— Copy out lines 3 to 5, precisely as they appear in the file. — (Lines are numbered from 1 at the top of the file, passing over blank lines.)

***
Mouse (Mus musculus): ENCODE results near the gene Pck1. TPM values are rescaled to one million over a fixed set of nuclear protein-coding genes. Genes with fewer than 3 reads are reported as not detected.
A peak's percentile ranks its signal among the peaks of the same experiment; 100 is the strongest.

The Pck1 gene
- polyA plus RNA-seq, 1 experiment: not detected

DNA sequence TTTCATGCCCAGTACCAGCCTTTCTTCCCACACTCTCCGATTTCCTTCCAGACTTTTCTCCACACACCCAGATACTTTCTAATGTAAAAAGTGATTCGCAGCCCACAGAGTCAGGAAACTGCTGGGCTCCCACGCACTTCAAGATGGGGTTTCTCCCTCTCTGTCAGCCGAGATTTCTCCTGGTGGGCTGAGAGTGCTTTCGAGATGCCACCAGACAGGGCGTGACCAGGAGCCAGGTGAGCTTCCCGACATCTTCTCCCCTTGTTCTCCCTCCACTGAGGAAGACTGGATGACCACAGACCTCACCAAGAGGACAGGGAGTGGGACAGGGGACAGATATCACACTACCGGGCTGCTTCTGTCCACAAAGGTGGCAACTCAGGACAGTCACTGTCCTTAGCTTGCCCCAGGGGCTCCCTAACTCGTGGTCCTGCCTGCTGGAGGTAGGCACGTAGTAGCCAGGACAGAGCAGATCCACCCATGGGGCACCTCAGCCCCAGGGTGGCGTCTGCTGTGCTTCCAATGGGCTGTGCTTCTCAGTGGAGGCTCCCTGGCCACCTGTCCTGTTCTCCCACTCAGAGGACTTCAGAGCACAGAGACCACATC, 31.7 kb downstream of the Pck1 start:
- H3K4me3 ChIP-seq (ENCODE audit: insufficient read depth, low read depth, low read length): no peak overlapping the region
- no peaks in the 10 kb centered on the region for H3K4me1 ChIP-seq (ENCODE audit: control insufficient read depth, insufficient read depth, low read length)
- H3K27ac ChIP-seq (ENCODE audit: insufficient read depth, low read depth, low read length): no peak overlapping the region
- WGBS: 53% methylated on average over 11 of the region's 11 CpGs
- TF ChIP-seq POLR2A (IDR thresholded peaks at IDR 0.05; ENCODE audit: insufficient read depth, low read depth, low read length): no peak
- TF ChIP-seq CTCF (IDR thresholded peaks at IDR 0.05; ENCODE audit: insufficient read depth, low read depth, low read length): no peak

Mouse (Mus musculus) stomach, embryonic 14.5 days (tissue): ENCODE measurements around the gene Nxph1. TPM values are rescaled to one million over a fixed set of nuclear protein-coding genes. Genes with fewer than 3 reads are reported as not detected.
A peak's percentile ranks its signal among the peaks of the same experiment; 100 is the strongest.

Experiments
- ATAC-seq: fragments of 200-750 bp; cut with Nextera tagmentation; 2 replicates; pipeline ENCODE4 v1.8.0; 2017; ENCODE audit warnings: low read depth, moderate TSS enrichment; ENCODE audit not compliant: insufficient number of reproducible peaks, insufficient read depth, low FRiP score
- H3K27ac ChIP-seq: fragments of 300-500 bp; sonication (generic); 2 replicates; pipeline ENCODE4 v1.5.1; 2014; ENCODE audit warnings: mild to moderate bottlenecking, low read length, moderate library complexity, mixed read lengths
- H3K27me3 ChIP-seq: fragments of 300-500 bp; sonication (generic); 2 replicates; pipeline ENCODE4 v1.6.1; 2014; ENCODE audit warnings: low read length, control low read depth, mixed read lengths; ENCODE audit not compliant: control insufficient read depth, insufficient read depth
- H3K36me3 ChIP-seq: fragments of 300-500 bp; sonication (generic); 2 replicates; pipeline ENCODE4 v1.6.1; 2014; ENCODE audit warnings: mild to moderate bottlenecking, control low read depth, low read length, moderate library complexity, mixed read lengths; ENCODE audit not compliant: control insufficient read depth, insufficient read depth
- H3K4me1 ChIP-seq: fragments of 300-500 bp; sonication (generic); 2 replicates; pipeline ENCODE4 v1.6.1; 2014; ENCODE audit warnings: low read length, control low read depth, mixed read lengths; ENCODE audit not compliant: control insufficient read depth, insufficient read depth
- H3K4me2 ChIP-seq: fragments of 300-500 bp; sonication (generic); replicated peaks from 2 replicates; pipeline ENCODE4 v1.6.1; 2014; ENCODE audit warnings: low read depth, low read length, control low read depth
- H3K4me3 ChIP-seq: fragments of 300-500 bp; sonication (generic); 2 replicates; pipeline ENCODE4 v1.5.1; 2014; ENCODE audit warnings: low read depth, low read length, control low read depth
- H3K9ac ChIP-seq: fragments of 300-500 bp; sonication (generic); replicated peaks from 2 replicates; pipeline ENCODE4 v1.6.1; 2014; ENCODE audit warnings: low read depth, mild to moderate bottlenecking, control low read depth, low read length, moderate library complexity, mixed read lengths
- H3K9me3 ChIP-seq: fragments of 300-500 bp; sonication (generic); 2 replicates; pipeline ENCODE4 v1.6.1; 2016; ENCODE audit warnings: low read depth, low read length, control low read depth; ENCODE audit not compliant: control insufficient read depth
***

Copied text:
The Pck1 gene
- polyA plus RNA-seq, 1 experiment: not detected

DNA sequence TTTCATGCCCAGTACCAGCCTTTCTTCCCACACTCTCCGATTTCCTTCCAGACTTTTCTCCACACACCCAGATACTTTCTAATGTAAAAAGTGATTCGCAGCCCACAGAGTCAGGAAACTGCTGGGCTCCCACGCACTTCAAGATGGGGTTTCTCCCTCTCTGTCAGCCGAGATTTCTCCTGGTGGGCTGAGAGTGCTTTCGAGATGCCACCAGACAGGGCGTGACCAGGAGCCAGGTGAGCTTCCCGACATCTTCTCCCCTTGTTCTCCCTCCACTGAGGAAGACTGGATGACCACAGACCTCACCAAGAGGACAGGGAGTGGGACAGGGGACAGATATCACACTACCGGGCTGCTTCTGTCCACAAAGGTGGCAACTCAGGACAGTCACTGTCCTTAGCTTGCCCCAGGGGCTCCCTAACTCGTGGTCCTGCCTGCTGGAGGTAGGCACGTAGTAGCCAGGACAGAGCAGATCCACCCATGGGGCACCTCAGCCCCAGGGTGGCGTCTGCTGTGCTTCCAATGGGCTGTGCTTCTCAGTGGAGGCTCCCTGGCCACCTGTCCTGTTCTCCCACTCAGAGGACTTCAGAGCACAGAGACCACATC, 31.7 kb downstream of the Pck1 start: